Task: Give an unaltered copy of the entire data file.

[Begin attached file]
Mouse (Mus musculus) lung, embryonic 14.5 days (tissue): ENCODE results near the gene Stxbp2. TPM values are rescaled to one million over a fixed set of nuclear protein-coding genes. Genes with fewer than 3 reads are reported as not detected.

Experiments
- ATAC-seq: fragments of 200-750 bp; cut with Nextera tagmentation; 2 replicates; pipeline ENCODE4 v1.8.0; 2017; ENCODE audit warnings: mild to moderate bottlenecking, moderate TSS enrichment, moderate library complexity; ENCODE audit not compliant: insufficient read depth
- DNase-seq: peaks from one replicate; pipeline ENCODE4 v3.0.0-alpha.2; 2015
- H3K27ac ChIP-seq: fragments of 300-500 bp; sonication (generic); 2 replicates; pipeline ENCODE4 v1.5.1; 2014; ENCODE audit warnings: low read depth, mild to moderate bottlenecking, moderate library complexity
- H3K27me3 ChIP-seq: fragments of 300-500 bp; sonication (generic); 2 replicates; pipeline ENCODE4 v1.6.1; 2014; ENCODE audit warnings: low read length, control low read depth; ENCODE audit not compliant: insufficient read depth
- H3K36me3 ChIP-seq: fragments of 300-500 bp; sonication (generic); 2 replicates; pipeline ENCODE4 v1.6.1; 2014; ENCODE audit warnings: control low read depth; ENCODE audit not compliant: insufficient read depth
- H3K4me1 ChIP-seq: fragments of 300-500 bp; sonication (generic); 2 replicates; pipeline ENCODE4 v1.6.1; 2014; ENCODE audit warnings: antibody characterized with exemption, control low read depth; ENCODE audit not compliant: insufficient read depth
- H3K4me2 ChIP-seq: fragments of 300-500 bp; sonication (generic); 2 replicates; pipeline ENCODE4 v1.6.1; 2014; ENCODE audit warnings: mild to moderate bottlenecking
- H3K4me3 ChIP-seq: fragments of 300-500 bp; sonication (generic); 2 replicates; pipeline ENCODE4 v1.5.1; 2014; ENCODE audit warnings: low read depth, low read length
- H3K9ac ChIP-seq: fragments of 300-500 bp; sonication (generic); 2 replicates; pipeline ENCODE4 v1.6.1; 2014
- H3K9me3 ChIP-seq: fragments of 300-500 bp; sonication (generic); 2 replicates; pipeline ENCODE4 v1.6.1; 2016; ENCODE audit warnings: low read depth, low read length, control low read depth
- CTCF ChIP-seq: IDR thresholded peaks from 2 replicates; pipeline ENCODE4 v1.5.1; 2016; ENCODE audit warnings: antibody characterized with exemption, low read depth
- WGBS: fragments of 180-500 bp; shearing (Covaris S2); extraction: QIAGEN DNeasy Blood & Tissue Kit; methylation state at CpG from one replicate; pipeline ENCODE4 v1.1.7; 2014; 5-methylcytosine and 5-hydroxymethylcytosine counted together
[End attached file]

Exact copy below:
Mouse (Mus musculus) lung, embryonic 14.5 days (tissue): ENCODE results near the gene Stxbp2. TPM values are rescaled to one million over a fixed set of nuclear protein-coding genes. Genes with fewer than 3 reads are reported as not detected.

Experiments
- ATAC-seq: fragments of 200-750 bp; cut with Nextera tagmentation; 2 replicates; pipeline ENCODE4 v1.8.0; 2017; ENCODE audit warnings: mild to moderate bottlenecking, moderate TSS enrichment, moderate library complexity; ENCODE audit not compliant: insufficient read depth
- DNase-seq: peaks from one replicate; pipeline ENCODE4 v3.0.0-alpha.2; 2015
- H3K27ac ChIP-seq: fragments of 300-500 bp; sonication (generic); 2 replicates; pipeline ENCODE4 v1.5.1; 2014; ENCODE audit warnings: low read depth, mild to moderate bottlenecking, moderate library complexity
- H3K27me3 ChIP-seq: fragments of 300-500 bp; sonication (generic); 2 replicates; pipeline ENCODE4 v1.6.1; 2014; ENCODE audit warnings: low read length, control low read depth; ENCODE audit not compliant: insufficient read depth
- H3K36me3 ChIP-seq: fragments of 300-500 bp; sonication (generic); 2 replicates; pipeline ENCODE4 v1.6.1; 2014; ENCODE audit warnings: control low read depth; ENCODE audit not compliant: insufficient read depth
- H3K4me1 ChIP-seq: fragments of 300-500 bp; sonication (generic); 2 replicates; pipeline ENCODE4 v1.6.1; 2014; ENCODE audit warnings: antibody characterized with exemption, control low read depth; ENCODE audit not compliant: insufficient read depth
- H3K4me2 ChIP-seq: fragments of 300-500 bp; sonication (generic); 2 replicates; pipeline ENCODE4 v1.6.1; 2014; ENCODE audit warnings: mild to moderate bottlenecking
- H3K4me3 ChIP-seq: fragments of 300-500 bp; sonication (generic); 2 replicates; pipeline ENCODE4 v1.5.1; 2014; ENCODE audit warnings: low read depth, low read length
- H3K9ac ChIP-seq: fragments of 300-500 bp; sonication (generic); 2 replicates; pipeline ENCODE4 v1.6.1; 2014
- H3K9me3 ChIP-seq: fragments of 300-500 bp; sonication (generic); 2 replicates; pipeline ENCODE4 v1.6.1; 2016; ENCODE audit warnings: low read depth, low read length, control low read depth
- CTCF ChIP-seq: IDR thresholded peaks from 2 replicates; pipeline ENCODE4 v1.5.1; 2016; ENCODE audit warnings: antibody characterized with exemption, low read depth
- WGBS: fragments of 180-500 bp; shearing (Covaris S2); extraction: QIAGEN DNeasy Blood & Tissue Kit; methylation state at CpG from one replicate; pipeline ENCODE4 v1.1.7; 2014; 5-methylcytosine and 5-hydroxymethylcytosine counted together